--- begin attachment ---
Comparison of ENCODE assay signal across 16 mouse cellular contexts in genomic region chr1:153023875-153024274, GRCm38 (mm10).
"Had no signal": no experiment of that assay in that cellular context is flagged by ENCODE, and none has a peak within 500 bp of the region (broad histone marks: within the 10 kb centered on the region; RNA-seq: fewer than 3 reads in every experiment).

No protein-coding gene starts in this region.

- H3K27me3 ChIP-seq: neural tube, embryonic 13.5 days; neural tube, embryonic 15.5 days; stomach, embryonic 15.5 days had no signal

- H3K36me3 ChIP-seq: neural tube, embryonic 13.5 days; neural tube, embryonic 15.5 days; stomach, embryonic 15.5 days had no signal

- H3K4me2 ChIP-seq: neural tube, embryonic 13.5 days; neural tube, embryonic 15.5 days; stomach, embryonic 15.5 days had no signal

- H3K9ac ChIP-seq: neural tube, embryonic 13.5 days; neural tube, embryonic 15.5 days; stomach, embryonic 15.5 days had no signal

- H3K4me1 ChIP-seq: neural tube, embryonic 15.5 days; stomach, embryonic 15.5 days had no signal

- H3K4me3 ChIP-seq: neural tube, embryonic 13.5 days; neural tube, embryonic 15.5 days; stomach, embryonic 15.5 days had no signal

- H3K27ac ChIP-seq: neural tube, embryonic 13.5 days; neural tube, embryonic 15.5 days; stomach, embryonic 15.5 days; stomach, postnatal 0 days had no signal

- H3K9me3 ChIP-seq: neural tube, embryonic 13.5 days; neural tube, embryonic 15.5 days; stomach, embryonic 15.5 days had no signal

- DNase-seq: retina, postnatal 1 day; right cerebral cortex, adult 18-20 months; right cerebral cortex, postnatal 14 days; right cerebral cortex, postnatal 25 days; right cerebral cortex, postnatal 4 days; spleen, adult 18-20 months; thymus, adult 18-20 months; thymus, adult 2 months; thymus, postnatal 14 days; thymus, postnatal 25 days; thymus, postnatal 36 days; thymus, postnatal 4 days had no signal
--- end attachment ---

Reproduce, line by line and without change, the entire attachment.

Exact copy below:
Comparison of ENCODE assay signal across 16 mouse cellular contexts in genomic region chr1:153023875-153024274, GRCm38 (mm10).
"Had no signal": no experiment of that assay in that cellular context is flagged by ENCODE, and none has a peak within 500 bp of the region (broad histone marks: within the 10 kb centered on the region; RNA-seq: fewer than 3 reads in every experiment).

No protein-coding gene starts in this region.

- H3K27me3 ChIP-seq: neural tube, embryonic 13.5 days; neural tube, embryonic 15.5 days; stomach, embryonic 15.5 days had no signal

- H3K36me3 ChIP-seq: neural tube, embryonic 13.5 days; neural tube, embryonic 15.5 days; stomach, embryonic 15.5 days had no signal

- H3K4me2 ChIP-seq: neural tube, embryonic 13.5 days; neural tube, embryonic 15.5 days; stomach, embryonic 15.5 days had no signal

- H3K9ac ChIP-seq: neural tube, embryonic 13.5 days; neural tube, embryonic 15.5 days; stomach, embryonic 15.5 days had no signal

- H3K4me1 ChIP-seq: neural tube, embryonic 15.5 days; stomach, embryonic 15.5 days had no signal

- H3K4me3 ChIP-seq: neural tube, embryonic 13.5 days; neural tube, embryonic 15.5 days; stomach, embryonic 15.5 days had no signal

- H3K27ac ChIP-seq: neural tube, embryonic 13.5 days; neural tube, embryonic 15.5 days; stomach, embryonic 15.5 days; stomach, postnatal 0 days had no signal

- H3K9me3 ChIP-seq: neural tube, embryonic 13.5 days; neural tube, embryonic 15.5 days; stomach, embryonic 15.5 days had no signal

- DNase-seq: retina, postnatal 1 day; right cerebral cortex, adult 18-20 months; right cerebral cortex, postnatal 14 days; right cerebral cortex, postnatal 25 days; right cerebral cortex, postnatal 4 days; spleen, adult 18-20 months; thymus, adult 18-20 months; thymus, adult 2 months; thymus, postnatal 14 days; thymus, postnatal 25 days; thymus, postnatal 36 days; thymus, postnatal 4 days had no signal